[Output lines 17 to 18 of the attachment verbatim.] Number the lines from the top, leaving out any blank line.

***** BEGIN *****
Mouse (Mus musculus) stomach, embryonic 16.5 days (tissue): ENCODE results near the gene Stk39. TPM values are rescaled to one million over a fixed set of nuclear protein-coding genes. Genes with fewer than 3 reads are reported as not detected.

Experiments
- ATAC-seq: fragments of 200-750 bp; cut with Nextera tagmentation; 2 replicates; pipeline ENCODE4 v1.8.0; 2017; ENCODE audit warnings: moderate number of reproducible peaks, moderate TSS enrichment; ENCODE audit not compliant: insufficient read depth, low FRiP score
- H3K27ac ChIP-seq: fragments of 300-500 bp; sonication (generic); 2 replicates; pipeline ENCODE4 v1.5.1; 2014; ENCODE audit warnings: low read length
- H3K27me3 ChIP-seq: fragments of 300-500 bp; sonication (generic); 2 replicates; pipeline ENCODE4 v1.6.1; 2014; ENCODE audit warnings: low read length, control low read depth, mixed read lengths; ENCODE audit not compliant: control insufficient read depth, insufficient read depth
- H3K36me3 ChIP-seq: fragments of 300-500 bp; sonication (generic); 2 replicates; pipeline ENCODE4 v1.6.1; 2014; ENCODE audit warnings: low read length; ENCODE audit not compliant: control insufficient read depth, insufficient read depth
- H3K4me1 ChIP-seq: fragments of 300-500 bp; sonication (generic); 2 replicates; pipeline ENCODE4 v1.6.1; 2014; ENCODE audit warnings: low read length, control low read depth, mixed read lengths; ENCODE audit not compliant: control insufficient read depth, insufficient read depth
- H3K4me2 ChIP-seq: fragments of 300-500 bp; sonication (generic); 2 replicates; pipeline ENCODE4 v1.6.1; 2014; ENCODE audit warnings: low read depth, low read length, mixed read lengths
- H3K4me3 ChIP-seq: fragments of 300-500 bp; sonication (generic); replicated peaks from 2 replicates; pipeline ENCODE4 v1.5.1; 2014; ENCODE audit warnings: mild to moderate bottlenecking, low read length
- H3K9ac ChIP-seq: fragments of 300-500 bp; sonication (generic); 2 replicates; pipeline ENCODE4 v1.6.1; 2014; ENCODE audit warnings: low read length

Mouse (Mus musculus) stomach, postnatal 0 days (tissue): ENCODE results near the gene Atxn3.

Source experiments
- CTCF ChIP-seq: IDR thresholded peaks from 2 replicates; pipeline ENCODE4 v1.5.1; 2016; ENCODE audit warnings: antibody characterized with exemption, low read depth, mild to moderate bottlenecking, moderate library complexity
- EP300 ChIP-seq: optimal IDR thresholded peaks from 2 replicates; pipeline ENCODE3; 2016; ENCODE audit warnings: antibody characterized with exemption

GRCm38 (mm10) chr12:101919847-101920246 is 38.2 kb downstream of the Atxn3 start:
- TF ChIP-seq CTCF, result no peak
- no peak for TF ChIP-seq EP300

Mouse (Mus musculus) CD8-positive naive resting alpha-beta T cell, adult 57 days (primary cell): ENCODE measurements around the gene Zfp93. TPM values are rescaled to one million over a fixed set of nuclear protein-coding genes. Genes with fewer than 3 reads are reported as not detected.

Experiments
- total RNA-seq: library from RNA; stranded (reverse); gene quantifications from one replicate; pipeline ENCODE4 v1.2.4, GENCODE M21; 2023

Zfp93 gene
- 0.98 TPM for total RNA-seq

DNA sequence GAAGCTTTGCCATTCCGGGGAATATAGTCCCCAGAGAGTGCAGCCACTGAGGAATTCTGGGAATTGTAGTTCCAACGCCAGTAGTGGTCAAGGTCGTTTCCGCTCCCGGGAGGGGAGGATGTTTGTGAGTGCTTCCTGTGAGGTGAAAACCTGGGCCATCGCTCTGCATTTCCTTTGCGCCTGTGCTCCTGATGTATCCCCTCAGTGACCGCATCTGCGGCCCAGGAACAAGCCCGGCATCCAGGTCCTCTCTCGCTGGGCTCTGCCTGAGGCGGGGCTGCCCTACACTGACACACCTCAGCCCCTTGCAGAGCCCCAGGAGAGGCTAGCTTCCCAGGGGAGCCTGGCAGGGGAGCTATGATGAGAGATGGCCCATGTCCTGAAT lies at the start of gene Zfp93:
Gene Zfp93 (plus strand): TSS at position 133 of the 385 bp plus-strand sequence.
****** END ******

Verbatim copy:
- no peak for TF ChIP-seq EP300

Mouse (Mus musculus) CD8-positive naive resting alpha-beta T cell, adult 57 days (primary cell): ENCODE measurements around the gene Zfp93. TPM values are rescaled to one million over a fixed set of nuclear protein-coding genes. Genes with fewer than 3 reads are reported as not detected.